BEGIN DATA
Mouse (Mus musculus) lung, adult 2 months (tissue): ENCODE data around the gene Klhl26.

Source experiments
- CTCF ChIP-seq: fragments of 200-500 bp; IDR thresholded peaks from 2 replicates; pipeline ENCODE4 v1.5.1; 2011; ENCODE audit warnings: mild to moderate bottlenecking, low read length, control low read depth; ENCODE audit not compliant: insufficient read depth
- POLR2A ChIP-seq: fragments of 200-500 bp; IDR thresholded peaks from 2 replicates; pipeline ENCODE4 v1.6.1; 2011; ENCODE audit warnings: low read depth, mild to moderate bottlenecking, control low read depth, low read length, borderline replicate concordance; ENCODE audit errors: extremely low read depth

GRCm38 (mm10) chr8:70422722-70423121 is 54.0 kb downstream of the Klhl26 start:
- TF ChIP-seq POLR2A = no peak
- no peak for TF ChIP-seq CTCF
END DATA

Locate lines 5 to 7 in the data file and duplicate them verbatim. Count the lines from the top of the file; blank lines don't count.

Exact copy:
GRCm38 (mm10) chr8:70422722-70423121 is 54.0 kb downstream of the Klhl26 start:
- TF ChIP-seq POLR2A = no peak
- no peak for TF ChIP-seq CTCF